Tuesday, April 26, 2011

Easter Dessert Disasters

Featured Ingredient: Frustration

I think we've all been there.  You are in charge of an entree, a dessert or even the entire meal and something goes horribly wrong, just doesn't work, or goes beyond the point of salvaging.  Welcome to my Easter Weekend.

I was going to make fruit tart.  I usually buy the large pre-made sponge shell and fill it with vanilla pastry cream and fresh fruit.  This year, I couldn't find the shell, so I figured I could make a crust.  I found one with almond paste (in a can) that I thought I would share on my blog. It turns out that was the beginning of the tart from hell. The instructions were not that descriptive and using my limited pastry behavior knowledge I combined the ingredients and let it rest in the fridge.  The dough was very moist and when rolled out kept falling apart.  Fortunately it was extremely forgiving and I was able to put it back together in the tart pan.
Before the disaster

 However, when I blind baked the crust, I got baked sides and an uncooked bottom.  Maybe I should have poked holes in it.  The recipe I got this from said to just throw it in the oven.  But I made that mistake with quiche in the past, where the dough rose so there was no divet left for pastry cream and fruit.   So that went in the garbage.

This recipe also had a method for a mock pastry cream.  I think the proportions were wrong because I got a yellow blob that wouldn't leave my whisk... this however I was able to thin out and save with some low fat milk... Thank heaven for small favors.

Take 2.  I would make straight tart dough. 

One of the annoying things about dough is it is a long process. You have to make your dough... let it rest for at least 30 minutes to an hour, then hope it rolls out OK, then hope it doesn't crack when you bake it. If it fails in the 3rd step and you have to redo it, that's another at least hour and half you have to invest. Versus something like whipped cream. If you let it go too far, you just pour in more whipping cream, powdered sugar and vanilla and let it run again for 5 minutes.

I've made dough in a stand mixer so I started the process there, then when the butter was more incorporated, I finished kneading by hand.  I formed it into a ball and put it in the fridge.  When I tried to roll it out, the dough kept cracking.  Again I was able to reform it in the tart pan.  But when it baked the dough shrunk so it looked a broken sidewalk.

That was it for tarts for now.  I still had Sunday morning.

Since my kids don't eat fruit, I thought I could bake a marbled angel food cake and serve it with ice cream and chocolate sauce. It said to bake it on the lower third of the oven?? Ungreased tube pan?? I even reduced my baking time, because my oven tends to bake stuff faster. What did I get but a slighly burned cake stuck to the tube pan that never even rose properly. I never made angel food cake before and the recipe I used didn't explain how to incorporate the flour in as well as another recipe I read later. I got a gummy more dense cake, not the ethereal light hi-rise cake I see in the stores.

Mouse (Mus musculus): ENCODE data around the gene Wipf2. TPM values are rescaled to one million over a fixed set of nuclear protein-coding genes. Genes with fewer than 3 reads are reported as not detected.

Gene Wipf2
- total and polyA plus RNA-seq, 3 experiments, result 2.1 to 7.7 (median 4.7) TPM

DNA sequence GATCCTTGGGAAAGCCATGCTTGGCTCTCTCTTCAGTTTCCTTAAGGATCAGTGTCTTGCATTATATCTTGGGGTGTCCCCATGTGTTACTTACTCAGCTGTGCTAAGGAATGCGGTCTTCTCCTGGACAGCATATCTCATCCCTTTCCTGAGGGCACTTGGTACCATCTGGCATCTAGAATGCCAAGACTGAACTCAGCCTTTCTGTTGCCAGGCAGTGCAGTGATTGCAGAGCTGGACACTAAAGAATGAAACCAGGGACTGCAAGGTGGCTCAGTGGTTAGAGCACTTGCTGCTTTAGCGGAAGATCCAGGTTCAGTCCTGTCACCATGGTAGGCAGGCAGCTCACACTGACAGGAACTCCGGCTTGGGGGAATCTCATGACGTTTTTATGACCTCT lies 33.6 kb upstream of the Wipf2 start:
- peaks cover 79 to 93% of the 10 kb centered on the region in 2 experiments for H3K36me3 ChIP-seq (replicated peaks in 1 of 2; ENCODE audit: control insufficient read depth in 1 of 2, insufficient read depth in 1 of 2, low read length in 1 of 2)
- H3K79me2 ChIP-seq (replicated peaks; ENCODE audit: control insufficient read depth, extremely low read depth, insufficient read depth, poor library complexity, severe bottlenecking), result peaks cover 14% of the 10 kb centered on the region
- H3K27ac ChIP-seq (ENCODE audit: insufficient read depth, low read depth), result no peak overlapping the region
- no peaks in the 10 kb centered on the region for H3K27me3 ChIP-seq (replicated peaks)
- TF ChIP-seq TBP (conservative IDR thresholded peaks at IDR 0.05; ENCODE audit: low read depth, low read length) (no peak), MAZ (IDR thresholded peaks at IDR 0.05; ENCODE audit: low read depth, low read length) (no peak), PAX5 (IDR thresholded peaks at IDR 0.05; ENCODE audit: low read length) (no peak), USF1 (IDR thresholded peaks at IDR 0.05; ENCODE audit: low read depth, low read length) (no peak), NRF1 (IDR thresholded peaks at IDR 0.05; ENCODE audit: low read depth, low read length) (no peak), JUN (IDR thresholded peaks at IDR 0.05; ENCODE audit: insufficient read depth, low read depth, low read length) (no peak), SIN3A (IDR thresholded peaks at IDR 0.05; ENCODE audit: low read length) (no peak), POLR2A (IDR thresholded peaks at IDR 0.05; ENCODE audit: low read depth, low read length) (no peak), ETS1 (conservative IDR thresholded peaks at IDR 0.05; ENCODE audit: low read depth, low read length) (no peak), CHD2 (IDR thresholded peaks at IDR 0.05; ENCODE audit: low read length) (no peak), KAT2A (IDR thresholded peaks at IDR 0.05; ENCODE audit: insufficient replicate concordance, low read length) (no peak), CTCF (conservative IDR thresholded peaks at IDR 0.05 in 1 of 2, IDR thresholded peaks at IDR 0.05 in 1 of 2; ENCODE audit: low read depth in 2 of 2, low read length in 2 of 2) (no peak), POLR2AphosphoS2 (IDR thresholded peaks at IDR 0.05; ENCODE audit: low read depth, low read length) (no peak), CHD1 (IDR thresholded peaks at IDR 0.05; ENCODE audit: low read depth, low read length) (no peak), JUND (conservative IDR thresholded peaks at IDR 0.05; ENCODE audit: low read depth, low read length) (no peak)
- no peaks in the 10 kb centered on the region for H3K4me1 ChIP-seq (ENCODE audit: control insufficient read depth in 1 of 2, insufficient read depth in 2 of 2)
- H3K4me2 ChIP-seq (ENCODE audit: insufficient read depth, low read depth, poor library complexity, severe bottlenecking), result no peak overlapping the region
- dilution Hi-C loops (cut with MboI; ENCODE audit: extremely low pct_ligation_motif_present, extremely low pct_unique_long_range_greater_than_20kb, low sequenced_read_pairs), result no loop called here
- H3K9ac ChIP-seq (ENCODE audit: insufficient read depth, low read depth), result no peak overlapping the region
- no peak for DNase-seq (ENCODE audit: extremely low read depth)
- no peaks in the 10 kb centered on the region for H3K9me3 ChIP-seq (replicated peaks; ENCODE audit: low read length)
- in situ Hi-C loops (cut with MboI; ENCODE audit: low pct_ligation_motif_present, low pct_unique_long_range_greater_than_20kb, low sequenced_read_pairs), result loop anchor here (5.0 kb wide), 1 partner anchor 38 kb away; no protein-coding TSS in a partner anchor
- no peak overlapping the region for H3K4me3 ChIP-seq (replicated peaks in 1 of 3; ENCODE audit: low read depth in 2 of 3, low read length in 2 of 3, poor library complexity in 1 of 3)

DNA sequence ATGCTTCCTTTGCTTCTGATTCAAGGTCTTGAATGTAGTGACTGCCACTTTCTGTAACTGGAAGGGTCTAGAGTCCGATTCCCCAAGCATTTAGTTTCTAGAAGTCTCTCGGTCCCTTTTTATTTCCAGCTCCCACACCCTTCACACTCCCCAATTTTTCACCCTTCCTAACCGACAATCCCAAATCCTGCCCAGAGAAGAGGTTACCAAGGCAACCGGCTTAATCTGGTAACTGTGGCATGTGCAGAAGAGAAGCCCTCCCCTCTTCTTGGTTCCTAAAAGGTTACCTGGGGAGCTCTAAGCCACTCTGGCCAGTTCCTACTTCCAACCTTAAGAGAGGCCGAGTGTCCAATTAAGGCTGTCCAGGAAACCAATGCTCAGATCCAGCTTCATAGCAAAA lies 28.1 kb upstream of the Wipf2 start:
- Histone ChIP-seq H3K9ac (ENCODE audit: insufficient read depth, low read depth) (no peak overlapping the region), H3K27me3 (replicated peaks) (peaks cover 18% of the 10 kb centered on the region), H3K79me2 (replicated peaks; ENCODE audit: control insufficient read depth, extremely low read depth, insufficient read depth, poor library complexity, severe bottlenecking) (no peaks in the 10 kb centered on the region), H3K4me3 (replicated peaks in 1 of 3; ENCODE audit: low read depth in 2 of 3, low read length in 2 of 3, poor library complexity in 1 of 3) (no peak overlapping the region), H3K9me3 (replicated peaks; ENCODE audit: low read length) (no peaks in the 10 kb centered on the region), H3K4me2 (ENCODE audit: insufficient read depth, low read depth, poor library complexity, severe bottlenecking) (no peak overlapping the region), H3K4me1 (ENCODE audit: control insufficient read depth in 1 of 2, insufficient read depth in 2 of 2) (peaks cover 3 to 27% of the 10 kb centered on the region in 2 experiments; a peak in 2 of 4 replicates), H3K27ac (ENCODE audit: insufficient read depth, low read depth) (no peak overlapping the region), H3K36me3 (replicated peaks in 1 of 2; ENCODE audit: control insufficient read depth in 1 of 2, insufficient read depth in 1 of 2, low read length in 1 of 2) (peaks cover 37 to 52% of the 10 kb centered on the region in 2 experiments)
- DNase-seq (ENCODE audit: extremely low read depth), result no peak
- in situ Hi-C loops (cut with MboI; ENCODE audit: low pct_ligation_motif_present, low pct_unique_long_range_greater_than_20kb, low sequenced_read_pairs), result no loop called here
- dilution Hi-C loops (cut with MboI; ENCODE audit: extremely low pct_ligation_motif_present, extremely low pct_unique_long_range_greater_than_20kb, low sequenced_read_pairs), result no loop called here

Tart Take 3
Now that I ran out of butter and was nearly out of flour.  I ran to Stop & Shop which is ALWAYS open and restocked.  I swallowed my pride and bought an Angel Food Cake.  For the tart I was going to go with prepared pie crust as I was running out of time.  Pie crust is a bit different than tart crust, but I use it for quiche and it's close enough.

Would you believe this also cracked! But only a little spot which I figured wouldn't matter. When I went to remove the bottom of the tart pan after I put the tart on cake tray, the sides and bottom cracked a little more.  Oh my god. At that point I had one hour left.  I gently put the one side back together and added my pastry cream.  Fortunately with the consistency of the pastry cream, you don't have too worry too much about it oozing all over the place. In fact I was rather surprised when I finally served the tart, all the parts stayed together rather well.  My husband said if you didn't tell anybody about the cracks no one would have known... or honestly cared.

In spite of the fact that I was baking for the holiest day of the year, and one of the desserts I was making was angel food cake, God was not on my side. 

So what did we learn?
  • If you are cooking for a special occasion use a proven recipe or really reliable source
  • It's OK to substitute a store bought product or shortcut in cases of dire emergency
  • If the meal was for your family they will still love you for the effort
  • If it was for your business, use it as a learning experience and find another client -- the beauty of the food industry is everybody eats!
  • We all make mistakes so just try to laugh it off
And...take a step back, maybe it's not so bad

Tart from Hell

No comments:

Post a Comment